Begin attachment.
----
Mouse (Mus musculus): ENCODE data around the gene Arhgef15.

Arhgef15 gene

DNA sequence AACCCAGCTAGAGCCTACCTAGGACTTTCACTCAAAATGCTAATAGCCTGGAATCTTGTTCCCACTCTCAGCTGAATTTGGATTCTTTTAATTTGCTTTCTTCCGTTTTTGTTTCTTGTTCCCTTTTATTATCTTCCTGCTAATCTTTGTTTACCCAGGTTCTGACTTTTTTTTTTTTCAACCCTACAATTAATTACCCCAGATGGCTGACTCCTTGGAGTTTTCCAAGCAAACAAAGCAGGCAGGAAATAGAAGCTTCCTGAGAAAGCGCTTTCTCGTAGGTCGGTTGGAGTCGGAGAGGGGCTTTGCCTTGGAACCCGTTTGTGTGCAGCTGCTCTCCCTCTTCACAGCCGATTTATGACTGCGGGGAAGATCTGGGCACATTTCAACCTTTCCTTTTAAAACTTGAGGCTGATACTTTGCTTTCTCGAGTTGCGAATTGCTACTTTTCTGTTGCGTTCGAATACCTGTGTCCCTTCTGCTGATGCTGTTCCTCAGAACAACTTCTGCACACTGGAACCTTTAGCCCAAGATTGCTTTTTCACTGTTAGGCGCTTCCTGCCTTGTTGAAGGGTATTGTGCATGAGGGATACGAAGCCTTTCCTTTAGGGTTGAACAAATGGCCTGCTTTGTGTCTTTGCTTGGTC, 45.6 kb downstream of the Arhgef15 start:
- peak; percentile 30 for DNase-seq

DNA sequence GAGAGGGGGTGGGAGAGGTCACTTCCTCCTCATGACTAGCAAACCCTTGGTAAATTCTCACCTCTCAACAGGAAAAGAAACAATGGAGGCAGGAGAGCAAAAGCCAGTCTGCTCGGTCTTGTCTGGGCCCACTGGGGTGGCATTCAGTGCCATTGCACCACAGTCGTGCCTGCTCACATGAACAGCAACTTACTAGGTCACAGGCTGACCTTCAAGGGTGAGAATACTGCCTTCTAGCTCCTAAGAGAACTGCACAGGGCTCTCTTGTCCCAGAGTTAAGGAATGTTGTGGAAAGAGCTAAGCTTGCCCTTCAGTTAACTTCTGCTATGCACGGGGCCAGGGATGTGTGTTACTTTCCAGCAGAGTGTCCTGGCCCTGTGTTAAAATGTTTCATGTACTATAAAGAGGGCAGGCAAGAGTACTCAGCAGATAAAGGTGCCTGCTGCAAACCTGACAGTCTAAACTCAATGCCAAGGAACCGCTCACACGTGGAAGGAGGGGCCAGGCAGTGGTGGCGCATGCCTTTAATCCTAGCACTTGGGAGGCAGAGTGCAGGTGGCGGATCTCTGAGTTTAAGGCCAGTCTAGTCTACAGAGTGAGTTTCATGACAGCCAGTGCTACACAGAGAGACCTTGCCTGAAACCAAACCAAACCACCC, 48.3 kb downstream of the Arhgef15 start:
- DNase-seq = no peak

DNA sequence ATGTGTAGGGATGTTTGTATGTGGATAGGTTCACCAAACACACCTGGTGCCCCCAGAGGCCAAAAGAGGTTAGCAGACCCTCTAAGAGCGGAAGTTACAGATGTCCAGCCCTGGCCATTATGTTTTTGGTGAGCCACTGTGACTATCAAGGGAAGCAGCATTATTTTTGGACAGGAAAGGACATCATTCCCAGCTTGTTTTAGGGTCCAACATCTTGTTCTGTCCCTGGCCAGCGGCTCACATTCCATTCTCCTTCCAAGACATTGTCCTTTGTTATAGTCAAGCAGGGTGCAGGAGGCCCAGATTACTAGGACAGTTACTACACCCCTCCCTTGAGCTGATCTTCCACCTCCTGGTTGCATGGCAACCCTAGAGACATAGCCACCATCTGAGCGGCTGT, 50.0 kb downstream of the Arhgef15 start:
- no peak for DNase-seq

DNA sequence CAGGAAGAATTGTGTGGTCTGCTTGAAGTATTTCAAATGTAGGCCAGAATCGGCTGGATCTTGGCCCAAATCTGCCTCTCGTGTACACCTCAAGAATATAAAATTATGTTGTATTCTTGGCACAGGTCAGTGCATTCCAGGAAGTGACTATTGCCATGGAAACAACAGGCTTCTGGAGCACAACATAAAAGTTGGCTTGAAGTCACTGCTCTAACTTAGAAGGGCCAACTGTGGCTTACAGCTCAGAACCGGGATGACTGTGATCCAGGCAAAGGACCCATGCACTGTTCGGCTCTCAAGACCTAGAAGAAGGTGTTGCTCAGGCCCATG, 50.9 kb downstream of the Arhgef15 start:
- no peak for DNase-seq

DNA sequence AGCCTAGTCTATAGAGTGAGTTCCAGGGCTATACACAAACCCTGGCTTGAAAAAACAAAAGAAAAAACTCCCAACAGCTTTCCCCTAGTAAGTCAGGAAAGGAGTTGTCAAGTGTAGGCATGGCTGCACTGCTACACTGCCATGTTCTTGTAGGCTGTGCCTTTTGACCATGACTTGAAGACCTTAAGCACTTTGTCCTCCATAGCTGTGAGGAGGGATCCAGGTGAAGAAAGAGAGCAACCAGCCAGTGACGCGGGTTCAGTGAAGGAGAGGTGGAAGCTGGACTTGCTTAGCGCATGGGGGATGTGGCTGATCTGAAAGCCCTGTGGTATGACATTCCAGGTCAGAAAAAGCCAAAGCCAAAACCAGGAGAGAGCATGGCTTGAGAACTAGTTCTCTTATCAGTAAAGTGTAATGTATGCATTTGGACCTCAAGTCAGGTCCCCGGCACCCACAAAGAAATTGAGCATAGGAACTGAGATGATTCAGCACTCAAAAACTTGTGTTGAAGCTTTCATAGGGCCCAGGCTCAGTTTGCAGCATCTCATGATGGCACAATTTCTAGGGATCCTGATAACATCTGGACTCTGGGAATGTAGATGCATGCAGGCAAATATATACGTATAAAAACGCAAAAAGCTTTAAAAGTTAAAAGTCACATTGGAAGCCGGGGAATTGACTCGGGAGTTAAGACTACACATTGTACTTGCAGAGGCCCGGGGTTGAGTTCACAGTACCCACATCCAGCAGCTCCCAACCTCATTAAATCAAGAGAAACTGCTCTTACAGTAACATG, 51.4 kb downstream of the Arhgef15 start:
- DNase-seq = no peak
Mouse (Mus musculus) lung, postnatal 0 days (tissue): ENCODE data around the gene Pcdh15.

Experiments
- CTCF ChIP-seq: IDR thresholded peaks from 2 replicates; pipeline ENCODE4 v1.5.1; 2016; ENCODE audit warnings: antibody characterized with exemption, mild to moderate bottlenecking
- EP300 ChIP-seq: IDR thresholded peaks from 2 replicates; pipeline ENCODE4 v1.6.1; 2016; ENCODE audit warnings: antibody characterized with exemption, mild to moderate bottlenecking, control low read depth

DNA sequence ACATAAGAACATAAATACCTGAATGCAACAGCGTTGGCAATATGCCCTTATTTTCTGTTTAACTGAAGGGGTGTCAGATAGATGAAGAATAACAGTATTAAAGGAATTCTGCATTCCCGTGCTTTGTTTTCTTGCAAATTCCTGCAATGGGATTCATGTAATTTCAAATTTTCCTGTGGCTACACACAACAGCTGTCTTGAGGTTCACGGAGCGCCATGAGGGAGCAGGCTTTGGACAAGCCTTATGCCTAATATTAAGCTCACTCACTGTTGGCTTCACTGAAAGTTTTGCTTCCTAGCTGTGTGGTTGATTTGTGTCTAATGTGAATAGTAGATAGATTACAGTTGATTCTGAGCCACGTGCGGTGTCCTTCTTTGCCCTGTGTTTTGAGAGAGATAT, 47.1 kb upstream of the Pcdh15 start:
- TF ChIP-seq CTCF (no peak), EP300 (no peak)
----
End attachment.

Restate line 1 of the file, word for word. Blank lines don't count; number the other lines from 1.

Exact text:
Mouse (Mus musculus): ENCODE data around the gene Arhgef15.